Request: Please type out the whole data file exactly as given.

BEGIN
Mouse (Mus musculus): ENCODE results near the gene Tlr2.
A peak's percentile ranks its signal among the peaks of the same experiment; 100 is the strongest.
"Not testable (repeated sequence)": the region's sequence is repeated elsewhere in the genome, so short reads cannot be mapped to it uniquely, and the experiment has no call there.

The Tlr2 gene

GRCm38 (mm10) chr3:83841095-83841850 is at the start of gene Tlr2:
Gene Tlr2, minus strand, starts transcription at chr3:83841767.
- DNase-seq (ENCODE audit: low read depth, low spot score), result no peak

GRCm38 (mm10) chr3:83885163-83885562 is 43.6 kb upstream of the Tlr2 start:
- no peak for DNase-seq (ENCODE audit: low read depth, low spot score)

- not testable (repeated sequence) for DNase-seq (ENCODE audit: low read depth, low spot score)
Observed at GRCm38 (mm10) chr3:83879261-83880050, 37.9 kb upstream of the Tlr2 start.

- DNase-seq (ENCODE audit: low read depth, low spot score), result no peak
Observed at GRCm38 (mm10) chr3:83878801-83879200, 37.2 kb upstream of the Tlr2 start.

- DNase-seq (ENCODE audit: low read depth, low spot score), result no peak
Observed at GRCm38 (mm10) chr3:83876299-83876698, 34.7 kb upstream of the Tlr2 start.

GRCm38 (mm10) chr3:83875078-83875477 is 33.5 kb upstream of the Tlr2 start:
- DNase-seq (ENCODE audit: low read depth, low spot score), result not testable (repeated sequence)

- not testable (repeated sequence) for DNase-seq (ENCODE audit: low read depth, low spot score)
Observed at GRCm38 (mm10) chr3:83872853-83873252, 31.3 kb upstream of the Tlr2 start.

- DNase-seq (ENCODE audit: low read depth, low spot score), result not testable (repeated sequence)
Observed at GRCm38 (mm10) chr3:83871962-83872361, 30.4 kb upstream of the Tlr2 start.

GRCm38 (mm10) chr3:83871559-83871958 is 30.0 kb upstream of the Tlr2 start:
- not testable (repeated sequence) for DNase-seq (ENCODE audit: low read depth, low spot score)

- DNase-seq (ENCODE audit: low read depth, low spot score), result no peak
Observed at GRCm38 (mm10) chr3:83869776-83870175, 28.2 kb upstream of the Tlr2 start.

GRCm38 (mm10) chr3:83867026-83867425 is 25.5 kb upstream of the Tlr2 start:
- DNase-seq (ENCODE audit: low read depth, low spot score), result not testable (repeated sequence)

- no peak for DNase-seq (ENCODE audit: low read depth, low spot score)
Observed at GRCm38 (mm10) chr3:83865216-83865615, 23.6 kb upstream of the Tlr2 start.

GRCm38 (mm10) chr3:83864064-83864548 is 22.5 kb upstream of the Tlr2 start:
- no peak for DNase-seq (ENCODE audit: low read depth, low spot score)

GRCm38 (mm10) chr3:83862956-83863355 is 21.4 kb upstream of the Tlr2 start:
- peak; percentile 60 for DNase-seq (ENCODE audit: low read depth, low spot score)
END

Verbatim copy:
Mouse (Mus musculus): ENCODE results near the gene Tlr2.
A peak's percentile ranks its signal among the peaks of the same experiment; 100 is the strongest.
"Not testable (repeated sequence)": the region's sequence is repeated elsewhere in the genome, so short reads cannot be mapped to it uniquely, and the experiment has no call there.

The Tlr2 gene

GRCm38 (mm10) chr3:83841095-83841850 is at the start of gene Tlr2:
Gene Tlr2, minus strand, starts transcription at chr3:83841767.
- DNase-seq (ENCODE audit: low read depth, low spot score), result no peak

GRCm38 (mm10) chr3:83885163-83885562 is 43.6 kb upstream of the Tlr2 start:
- no peak for DNase-seq (ENCODE audit: low read depth, low spot score)

- not testable (repeated sequence) for DNase-seq (ENCODE audit: low read depth, low spot score)
Observed at GRCm38 (mm10) chr3:83879261-83880050, 37.9 kb upstream of the Tlr2 start.

- DNase-seq (ENCODE audit: low read depth, low spot score), result no peak
Observed at GRCm38 (mm10) chr3:83878801-83879200, 37.2 kb upstream of the Tlr2 start.

- DNase-seq (ENCODE audit: low read depth, low spot score), result no peak
Observed at GRCm38 (mm10) chr3:83876299-83876698, 34.7 kb upstream of the Tlr2 start.

GRCm38 (mm10) chr3:83875078-83875477 is 33.5 kb upstream of the Tlr2 start:
- DNase-seq (ENCODE audit: low read depth, low spot score), result not testable (repeated sequence)

- not testable (repeated sequence) for DNase-seq (ENCODE audit: low read depth, low spot score)
Observed at GRCm38 (mm10) chr3:83872853-83873252, 31.3 kb upstream of the Tlr2 start.

- DNase-seq (ENCODE audit: low read depth, low spot score), result not testable (repeated sequence)
Observed at GRCm38 (mm10) chr3:83871962-83872361, 30.4 kb upstream of the Tlr2 start.

GRCm38 (mm10) chr3:83871559-83871958 is 30.0 kb upstream of the Tlr2 start:
- not testable (repeated sequence) for DNase-seq (ENCODE audit: low read depth, low spot score)

- DNase-seq (ENCODE audit: low read depth, low spot score), result no peak
Observed at GRCm38 (mm10) chr3:83869776-83870175, 28.2 kb upstream of the Tlr2 start.

GRCm38 (mm10) chr3:83867026-83867425 is 25.5 kb upstream of the Tlr2 start:
- DNase-seq (ENCODE audit: low read depth, low spot score), result not testable (repeated sequence)

- no peak for DNase-seq (ENCODE audit: low read depth, low spot score)
Observed at GRCm38 (mm10) chr3:83865216-83865615, 23.6 kb upstream of the Tlr2 start.

GRCm38 (mm10) chr3:83864064-83864548 is 22.5 kb upstream of the Tlr2 start:
- no peak for DNase-seq (ENCODE audit: low read depth, low spot score)

GRCm38 (mm10) chr3:83862956-83863355 is 21.4 kb upstream of the Tlr2 start:
- peak; percentile 60 for DNase-seq (ENCODE audit: low read depth, low spot score)